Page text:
“The problem is obvious,” Koster wrote. “As soon as three people all have gotten a hint that what they need is to master a specific skill box, the secret was out.”

Jedi characters went from being seemingly random gifts to tedious yet attainable goals. Koster explains that once people knew how to unlock Jedi, they felt obligated to master skills that they considered boring just to access a game feature.

“It seemed like a cruelly mechanistic trick, after the dreams [the players] had had; a system that worked better when nobody knew how it worked,” Koster wrote. “And it had worked, for a while. People dreamed of Jedi, and were content, and had fun. They were attainable, powerful, and absent, and the rat race wasn’t a factor.”

He added, “The genie was out of the bottle, though: Jedi was a thing for grinders and achievement-mad powergamers, and a little quest chain was never going to stop them. They were everywhere.”

Image credit: “Star Wars Galaxies Box Art” Licensed under Fair use via Wikipedia.
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Teradata rolls out warehouse appliance, adds virtualization feature Mon, 20 Apr 2015 19:09:59 +0000 Continue reading ]]> Teradata 2800 applianceWhile Teradata Corp.’s recent acquisitions should leave little doubt that the data warehousing giant is serious about distributed Hadoop Big Data, the company is also demonstrating that it hasn’t forgotten about the big integrated appliances that got it this far. The company today used its European user conference to introduce a new integrated warehousing machine that that doubles data capacity and halves the physical footprint with a design that’s optimized for fast in-memory processing.

The company also announced enhancements to its QueryGrid cross-platform query engine and added a software-defined warehousing capability that supports multiple isolated instances on a single processor with consolidated administration and reporting.

Teradata is positioning its new Data Warehouse Appliance 2800 as a “data warehouse, data mart, disaster recovery system, or as an analytical sandbox for testing and development.” The machine combines dual Intel Xeon 14-core processors with vector processing capabilities in Intel’s new Haswell technology, updated DDR4 memory components, a Linux operating system and integrated storage to achieve an average 15% performance improvement, according to Imad Birouty, director of product marketing. The reason the performance boost isn’t greater is that Teradata switched from hardware to more-flexible software compression in this engine in this unit, which impacts CPU performance. “If you’re not doing any compression and you’re also doing operations that benefit from in-memory optimization, you system is going to go a lot faster,” Birouty said.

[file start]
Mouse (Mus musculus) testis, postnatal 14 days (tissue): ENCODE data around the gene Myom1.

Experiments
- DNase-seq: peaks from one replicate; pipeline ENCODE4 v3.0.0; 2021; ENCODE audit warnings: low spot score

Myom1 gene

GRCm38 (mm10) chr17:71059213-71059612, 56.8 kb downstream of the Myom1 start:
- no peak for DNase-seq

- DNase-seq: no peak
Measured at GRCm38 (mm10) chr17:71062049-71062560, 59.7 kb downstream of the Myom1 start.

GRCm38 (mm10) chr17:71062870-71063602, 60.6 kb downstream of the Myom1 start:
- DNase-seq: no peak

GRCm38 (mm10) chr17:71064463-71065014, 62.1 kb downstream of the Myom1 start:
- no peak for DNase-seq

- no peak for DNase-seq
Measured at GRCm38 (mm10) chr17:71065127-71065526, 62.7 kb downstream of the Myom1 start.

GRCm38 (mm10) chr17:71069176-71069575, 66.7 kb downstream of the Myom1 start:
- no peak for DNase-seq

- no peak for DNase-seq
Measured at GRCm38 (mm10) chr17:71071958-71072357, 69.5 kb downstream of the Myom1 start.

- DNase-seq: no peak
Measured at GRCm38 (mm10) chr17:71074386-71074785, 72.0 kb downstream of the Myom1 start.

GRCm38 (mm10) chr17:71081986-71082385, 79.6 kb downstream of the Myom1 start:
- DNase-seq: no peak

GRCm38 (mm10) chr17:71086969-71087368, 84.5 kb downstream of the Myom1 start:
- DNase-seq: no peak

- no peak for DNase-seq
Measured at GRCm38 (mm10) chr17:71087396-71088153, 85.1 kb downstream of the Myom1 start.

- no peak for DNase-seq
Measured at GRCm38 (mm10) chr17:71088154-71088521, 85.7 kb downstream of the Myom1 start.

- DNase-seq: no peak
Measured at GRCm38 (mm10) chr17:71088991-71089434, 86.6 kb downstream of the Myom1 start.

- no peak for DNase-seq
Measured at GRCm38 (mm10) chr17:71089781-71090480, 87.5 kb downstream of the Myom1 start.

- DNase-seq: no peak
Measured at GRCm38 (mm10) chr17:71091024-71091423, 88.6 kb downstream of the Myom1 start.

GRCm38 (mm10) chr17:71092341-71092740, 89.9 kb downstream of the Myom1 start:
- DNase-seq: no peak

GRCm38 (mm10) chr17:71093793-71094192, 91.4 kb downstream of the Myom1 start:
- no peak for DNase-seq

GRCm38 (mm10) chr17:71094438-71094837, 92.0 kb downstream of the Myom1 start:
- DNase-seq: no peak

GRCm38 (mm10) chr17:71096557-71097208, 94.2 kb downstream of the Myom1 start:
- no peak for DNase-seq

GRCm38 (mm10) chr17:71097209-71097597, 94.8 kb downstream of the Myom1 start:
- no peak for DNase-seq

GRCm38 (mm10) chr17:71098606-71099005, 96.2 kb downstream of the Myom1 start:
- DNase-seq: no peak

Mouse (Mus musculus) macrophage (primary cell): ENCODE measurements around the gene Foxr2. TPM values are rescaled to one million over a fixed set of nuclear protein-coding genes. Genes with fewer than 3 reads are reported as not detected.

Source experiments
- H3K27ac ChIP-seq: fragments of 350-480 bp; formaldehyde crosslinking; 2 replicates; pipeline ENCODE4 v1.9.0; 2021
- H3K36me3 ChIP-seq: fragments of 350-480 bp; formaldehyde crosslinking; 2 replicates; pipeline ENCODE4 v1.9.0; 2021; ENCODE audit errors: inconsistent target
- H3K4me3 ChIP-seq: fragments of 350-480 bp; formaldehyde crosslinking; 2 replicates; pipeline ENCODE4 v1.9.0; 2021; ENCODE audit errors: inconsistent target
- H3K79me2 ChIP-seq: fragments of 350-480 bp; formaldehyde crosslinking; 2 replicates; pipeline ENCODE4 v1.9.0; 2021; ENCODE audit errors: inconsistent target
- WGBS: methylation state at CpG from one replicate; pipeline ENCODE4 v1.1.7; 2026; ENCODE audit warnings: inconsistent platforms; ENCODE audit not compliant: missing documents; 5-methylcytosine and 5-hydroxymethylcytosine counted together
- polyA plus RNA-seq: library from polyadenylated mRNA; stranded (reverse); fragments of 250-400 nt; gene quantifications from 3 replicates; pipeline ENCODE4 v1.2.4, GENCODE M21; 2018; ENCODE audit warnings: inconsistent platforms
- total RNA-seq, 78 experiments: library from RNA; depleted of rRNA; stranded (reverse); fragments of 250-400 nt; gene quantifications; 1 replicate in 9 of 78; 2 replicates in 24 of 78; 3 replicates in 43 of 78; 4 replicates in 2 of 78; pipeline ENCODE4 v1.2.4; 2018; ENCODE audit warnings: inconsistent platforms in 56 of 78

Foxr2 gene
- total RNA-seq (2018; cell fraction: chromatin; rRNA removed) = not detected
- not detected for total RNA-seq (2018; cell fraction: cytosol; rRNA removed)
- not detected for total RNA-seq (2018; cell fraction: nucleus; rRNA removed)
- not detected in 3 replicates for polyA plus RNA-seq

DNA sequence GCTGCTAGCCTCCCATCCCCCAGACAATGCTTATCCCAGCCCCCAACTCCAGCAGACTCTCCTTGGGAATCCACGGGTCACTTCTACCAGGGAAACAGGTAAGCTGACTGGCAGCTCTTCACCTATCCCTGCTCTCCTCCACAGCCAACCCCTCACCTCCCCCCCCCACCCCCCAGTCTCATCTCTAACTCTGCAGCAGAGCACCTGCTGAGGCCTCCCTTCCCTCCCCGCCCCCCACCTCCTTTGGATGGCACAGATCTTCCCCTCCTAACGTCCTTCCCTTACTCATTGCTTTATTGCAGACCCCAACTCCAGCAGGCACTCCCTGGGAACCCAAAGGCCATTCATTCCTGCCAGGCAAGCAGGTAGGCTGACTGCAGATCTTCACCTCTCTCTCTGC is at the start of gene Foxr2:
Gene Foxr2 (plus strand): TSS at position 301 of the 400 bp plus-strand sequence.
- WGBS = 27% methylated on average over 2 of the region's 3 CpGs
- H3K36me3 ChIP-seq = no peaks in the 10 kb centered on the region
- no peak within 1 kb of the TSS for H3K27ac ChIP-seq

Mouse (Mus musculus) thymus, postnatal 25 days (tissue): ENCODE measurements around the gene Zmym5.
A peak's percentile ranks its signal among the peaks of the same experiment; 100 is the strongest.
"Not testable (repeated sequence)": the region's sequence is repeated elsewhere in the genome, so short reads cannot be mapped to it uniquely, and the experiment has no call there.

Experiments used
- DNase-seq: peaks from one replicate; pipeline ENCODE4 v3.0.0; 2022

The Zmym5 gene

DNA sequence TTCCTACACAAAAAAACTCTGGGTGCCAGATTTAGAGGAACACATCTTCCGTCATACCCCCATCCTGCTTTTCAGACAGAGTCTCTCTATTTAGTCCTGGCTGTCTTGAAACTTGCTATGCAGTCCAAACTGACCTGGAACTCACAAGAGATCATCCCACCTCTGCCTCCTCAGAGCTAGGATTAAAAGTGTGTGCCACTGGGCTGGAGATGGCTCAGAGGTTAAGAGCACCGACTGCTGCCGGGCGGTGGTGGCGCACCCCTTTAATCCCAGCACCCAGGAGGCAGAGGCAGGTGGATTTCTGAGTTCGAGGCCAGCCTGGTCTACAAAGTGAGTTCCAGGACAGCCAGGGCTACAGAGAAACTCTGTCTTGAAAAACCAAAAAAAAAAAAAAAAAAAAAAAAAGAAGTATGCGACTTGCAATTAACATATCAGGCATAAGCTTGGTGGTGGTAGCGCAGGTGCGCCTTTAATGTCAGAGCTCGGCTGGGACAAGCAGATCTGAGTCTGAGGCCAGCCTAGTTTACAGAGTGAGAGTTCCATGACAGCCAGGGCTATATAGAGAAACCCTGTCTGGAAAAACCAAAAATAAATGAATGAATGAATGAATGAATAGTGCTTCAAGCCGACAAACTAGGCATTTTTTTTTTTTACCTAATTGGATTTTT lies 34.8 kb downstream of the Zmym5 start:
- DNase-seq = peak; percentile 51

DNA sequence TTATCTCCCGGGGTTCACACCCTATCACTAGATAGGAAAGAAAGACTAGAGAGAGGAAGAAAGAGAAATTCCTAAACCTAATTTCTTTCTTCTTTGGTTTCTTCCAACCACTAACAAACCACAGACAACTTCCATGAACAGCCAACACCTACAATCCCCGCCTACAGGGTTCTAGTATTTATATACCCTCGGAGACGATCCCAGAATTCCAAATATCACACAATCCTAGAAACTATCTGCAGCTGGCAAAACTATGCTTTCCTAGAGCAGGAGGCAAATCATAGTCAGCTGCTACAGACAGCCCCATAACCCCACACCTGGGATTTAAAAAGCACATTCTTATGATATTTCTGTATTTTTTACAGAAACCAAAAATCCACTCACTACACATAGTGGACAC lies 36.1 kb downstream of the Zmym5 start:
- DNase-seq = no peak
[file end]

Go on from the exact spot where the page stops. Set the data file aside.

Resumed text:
Teradata also tapped technology from storage subsystem maker Dot Hill Systems Corp. to fill previously unused rack space with SAN drives and squeeze more storage into the same space, improving performance and reducing sitze. Each machine can accommodate up to 12 nodes per cabinet with up to 512G-bytes of memory per node with four storage configurations available ranging from 45.8T-bytes to 320T-bytes. The system is scalable to more than 54P-bytes using 1200G-byte drives

QueryGrid is intended to unify the multitude of data warehousing platforms that many enterprises now support. The technology enables a user to submit a single query for execution across multiple destinations “without your knowing or caring where it executes,” Birouty said. Teradata does this with use of connectors, and with today’s announcements is updating the roster to support Cloudera, Inc. CDH 4.3 and 5.1, Hortonworks, Inc. 2.1 and Teradata’s namesake database as well as its Aster Discovery Platform. The company also added a new connector for MapR Technologies, Inc.’s Hadoop distribution.

Finally, the company is making it easier for users to segment Teradata instances into walled gardens in which each instance acts as a standalone data warehouse with its own security parameters and service level agreements. In effect, the company is virtualizing its data warehouse into silos. “Users can’t see anyone else on other systems, and their performance is guaranteed,” Birouty said.

Use cases include multi-tenancy applications with multiple business units or departments, compliance scenarios in which data between different countries must be kept separate, service provider deployments and data mart consolidation projects.

While individual warehouses are logically separate, administrators can run data rollups and consolidation reports across multiple systems. “We specifically chose to market his announcement in Europe because the regulatory environment makes this a desirable feature,” Birouty said.



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Hands on review with TREZOR, the Bitcoin hardware wallet Mon, 20 Apr 2015 19:03:55 +0000 Continue reading ]]> trezor-wallet-photo-logoOn February 1st 2015, I bought 0.4091 BTC ($119 at the time) from Coinbase to purchase a Trezor. The transaction with the website went extremely smoothly, I put in my information, address, sundry for the order and the business gave me a bitcoin address via a QR code to send the payment. I sent the payment and waited.